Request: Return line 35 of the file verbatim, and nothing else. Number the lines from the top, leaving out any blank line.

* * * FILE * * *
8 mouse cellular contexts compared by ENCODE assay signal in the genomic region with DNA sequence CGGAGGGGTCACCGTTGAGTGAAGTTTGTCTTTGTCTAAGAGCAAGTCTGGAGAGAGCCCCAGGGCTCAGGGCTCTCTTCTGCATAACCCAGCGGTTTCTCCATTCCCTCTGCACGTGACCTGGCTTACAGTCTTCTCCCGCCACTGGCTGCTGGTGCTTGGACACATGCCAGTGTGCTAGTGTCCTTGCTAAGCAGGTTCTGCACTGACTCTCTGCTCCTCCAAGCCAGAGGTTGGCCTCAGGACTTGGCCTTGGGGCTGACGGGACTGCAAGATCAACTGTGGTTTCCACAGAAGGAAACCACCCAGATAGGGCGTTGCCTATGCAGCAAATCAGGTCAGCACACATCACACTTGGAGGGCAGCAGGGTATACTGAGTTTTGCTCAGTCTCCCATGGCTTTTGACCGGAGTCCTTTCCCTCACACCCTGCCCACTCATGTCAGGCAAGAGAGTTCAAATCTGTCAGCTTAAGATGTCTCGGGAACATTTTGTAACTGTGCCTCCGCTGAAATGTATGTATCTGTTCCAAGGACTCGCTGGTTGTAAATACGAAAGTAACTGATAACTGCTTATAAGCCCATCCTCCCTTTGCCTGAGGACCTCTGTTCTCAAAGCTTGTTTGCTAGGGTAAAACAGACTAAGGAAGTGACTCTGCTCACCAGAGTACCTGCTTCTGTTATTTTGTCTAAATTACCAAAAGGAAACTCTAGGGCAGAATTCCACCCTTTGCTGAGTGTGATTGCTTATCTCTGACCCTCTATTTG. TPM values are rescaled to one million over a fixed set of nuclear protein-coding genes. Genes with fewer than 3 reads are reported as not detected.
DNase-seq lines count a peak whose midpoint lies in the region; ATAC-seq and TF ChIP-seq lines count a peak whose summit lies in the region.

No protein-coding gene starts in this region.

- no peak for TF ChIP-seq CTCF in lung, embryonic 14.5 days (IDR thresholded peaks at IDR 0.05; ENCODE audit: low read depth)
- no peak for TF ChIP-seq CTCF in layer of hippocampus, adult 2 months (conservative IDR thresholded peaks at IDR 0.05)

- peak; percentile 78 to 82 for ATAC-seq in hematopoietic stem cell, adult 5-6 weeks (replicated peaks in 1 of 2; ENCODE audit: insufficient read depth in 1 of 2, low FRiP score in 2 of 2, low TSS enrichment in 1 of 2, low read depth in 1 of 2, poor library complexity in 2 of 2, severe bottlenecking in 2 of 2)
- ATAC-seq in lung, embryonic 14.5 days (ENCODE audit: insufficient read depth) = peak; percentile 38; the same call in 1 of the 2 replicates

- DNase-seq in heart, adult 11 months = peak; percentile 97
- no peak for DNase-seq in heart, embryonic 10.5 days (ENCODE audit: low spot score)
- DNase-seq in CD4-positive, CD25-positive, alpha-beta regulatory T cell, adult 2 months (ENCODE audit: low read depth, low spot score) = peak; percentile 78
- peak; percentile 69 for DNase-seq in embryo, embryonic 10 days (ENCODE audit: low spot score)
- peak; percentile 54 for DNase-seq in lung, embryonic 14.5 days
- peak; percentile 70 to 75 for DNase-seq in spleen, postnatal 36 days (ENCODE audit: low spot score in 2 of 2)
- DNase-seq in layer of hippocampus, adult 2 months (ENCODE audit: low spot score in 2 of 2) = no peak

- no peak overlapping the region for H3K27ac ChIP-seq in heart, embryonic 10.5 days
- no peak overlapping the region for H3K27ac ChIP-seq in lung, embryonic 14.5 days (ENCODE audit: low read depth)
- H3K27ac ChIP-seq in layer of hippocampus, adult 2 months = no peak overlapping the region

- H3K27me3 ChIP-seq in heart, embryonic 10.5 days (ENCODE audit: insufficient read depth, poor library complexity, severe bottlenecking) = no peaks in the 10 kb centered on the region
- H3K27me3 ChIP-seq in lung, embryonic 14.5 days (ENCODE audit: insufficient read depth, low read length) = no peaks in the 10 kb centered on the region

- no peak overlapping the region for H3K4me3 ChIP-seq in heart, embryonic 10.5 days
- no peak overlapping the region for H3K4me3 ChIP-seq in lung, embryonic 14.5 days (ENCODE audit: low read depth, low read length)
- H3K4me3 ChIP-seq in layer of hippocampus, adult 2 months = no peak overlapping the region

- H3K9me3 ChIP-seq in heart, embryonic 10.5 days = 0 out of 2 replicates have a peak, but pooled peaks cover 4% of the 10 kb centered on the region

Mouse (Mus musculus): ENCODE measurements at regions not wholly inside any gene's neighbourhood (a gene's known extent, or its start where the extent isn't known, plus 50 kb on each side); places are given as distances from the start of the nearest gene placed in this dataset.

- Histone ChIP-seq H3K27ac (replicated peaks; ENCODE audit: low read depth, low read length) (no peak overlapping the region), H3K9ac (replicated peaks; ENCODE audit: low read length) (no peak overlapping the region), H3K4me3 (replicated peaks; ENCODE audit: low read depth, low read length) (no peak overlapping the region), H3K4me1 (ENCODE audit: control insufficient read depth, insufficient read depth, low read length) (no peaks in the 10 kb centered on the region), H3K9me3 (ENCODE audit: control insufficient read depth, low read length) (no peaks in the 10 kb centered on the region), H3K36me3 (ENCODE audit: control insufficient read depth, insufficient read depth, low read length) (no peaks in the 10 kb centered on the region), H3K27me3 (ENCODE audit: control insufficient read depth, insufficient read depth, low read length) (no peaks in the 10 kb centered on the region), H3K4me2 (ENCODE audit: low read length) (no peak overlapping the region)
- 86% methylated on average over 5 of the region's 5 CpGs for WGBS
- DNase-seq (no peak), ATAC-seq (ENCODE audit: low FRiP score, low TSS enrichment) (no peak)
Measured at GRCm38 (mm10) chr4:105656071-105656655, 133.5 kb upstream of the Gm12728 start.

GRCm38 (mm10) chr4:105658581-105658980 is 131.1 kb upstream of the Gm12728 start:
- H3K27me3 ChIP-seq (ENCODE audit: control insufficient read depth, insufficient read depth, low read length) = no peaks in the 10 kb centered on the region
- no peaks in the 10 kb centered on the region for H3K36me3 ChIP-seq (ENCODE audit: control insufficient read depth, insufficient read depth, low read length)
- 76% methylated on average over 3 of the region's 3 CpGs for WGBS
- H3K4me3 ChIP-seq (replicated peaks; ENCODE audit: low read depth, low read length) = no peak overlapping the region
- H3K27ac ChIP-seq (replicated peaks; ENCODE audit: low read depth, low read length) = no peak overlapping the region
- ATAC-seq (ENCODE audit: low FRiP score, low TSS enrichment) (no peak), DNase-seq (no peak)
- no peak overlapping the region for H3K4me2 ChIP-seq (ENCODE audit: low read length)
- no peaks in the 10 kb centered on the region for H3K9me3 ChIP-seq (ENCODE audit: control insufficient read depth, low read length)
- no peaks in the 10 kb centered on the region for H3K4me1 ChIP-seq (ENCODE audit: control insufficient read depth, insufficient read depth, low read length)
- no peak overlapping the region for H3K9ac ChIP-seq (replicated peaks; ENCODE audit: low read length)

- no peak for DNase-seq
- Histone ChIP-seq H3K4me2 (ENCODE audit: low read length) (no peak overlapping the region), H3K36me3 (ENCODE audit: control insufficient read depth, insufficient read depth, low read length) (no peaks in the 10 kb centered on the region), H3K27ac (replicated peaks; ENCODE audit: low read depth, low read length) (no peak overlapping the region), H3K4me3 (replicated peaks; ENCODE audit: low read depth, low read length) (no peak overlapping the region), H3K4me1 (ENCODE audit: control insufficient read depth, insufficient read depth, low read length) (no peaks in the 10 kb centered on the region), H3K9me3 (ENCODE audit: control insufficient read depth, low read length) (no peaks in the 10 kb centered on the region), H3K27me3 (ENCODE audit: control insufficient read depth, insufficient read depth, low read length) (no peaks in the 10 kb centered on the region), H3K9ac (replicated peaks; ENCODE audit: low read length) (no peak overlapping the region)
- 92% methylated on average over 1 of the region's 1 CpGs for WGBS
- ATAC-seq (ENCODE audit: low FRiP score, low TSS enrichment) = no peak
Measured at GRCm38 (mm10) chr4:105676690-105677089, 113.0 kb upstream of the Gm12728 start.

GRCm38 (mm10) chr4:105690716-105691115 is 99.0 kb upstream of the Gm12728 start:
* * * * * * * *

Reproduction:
- ATAC-seq (ENCODE audit: low FRiP score, low TSS enrichment) (no peak), DNase-seq (no peak)